The speaker closed his remarks to the elected officials before him, asking them to vote in favor of "our most precious resource,... [dramatic pause] our children." Who could find fault with that?
Except that the matter at hand wasn't directly the welfare of children: it centered around a proposal to turn "vacant" land into sports fields. Soccer is big in these parts, and so is the competition for playing fields. Only, the land isn't exactly vacant -- it's been leased to an organic farmer for the past few decades.
Other speakers spoke about the land in question, about its renown among soil scientists, about the care it has received, and about the farmer's unique products. They noted its irreplaceable location, in the midst of suburbia, isolated from cross-pollination by GMO crops.
TruffulaBoy#1 and I had heard the farmer describing his plight following a lecture two days before. Even before the farmer finished, TB#1's gaze met mine. With the simultaneous innocence and maturity of his almost 11 years, he solemnly nodded "yes" to my unspoken question of "shall we go". And so we went, with TB#2 in tow. To his credit, our tow-ee went willingly. His volunteer vegetable farm experience, and his knowledge of our household's composting practices, have given him an appreciation of agriculture and of good soil.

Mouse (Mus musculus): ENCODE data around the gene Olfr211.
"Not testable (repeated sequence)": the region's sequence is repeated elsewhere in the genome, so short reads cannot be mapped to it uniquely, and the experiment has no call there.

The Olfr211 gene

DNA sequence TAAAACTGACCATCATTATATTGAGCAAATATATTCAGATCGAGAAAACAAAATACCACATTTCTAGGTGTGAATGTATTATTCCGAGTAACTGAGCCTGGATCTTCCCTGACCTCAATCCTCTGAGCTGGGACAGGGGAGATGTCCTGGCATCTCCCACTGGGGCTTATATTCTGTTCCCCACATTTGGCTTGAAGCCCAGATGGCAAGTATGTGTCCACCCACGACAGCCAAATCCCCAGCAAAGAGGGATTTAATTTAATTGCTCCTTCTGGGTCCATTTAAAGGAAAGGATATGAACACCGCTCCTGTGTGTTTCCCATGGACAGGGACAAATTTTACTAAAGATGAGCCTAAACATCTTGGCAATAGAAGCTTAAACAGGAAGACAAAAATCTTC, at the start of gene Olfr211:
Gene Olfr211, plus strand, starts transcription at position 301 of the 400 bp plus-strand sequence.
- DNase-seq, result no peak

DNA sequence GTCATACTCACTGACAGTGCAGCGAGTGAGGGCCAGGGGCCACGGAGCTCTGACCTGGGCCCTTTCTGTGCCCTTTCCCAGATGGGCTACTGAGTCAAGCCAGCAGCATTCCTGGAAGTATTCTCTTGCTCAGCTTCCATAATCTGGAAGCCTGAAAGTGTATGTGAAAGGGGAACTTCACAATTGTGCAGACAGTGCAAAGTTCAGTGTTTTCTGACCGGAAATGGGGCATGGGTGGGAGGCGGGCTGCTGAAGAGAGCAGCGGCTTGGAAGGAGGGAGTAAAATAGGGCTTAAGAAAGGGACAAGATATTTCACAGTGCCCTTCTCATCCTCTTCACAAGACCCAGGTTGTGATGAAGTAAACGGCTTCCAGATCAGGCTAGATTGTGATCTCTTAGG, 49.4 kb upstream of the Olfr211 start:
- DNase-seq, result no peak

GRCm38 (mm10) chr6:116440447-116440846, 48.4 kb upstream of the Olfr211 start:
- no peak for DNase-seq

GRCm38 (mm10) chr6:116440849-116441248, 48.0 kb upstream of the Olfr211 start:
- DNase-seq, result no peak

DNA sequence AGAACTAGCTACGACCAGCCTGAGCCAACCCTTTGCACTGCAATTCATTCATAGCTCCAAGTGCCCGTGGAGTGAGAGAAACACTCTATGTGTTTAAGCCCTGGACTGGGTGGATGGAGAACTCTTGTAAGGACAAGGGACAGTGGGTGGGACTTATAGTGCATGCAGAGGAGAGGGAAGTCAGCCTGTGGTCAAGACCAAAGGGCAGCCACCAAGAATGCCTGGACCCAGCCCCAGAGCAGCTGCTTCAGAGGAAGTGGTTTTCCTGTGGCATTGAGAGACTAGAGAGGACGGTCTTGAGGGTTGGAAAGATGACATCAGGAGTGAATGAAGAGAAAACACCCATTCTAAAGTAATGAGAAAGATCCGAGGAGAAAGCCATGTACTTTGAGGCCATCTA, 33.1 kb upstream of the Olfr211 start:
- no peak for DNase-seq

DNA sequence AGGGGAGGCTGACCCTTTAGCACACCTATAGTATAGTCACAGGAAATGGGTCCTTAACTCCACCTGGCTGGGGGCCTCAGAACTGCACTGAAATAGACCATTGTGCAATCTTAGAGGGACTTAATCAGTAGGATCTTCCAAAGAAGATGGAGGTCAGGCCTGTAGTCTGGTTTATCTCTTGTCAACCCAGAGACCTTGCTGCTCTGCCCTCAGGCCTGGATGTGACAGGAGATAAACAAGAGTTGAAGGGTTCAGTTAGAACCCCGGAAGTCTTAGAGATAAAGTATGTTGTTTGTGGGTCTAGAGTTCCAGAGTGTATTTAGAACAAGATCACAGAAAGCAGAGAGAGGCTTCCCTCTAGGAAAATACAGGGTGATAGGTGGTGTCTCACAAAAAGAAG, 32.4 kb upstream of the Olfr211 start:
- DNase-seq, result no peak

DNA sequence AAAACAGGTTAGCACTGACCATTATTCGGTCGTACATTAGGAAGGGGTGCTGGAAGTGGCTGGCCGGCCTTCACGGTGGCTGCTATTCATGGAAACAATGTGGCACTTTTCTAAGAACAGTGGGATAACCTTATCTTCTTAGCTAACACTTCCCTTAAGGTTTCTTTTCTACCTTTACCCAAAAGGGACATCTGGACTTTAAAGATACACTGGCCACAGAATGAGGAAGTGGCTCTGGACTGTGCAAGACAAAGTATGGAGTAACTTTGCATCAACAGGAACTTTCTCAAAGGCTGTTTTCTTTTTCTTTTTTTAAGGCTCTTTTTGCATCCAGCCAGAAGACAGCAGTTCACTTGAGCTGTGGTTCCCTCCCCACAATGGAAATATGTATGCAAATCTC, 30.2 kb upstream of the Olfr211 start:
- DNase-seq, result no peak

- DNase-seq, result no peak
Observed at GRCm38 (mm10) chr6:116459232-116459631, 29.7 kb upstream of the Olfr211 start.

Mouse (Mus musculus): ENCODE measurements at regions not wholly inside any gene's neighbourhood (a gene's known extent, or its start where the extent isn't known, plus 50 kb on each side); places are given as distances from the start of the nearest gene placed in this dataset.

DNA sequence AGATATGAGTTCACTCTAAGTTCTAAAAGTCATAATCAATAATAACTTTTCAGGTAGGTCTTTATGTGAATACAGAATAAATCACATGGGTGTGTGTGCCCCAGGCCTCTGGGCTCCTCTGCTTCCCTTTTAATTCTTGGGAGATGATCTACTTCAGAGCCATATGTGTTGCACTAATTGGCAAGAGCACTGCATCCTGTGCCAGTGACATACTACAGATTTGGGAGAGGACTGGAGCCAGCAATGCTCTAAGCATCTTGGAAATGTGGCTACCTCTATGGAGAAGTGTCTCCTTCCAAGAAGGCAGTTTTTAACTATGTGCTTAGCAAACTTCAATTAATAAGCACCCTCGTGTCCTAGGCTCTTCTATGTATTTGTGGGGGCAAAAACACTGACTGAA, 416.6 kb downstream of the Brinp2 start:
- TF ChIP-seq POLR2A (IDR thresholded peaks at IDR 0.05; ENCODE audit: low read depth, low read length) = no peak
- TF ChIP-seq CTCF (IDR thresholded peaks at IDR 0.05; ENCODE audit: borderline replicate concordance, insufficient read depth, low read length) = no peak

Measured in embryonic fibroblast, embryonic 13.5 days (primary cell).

The vote's outcome aside, we're richer for our activist moment. It's given me -- and us -- much to think about: land use, pollinators, GMO crops, the value of agriculture, the years needed to nurture rich soil vs. the time frames of leases, and the remarkable way in which the farmer seems to be taking his situation in stride. Hearing the Boyz recount their day's adventures to Mr. Truffula as we ate dinner, accurately and passionately describing the arguments they'd heard being made at the session... why, that was enough to make any mother's heart swell with pride.
So, what is our greatest resource? Soil?
p.s. to The Conscious Shopper: I left the toys at home, and the only incident we had with one of my young activists was popping of chewing gum bubbles. However, I can report that those springy bits on the hearing room seats are not silent when bottoms whose owners are starting to reach their attention span limits begin to shift from one position to the next.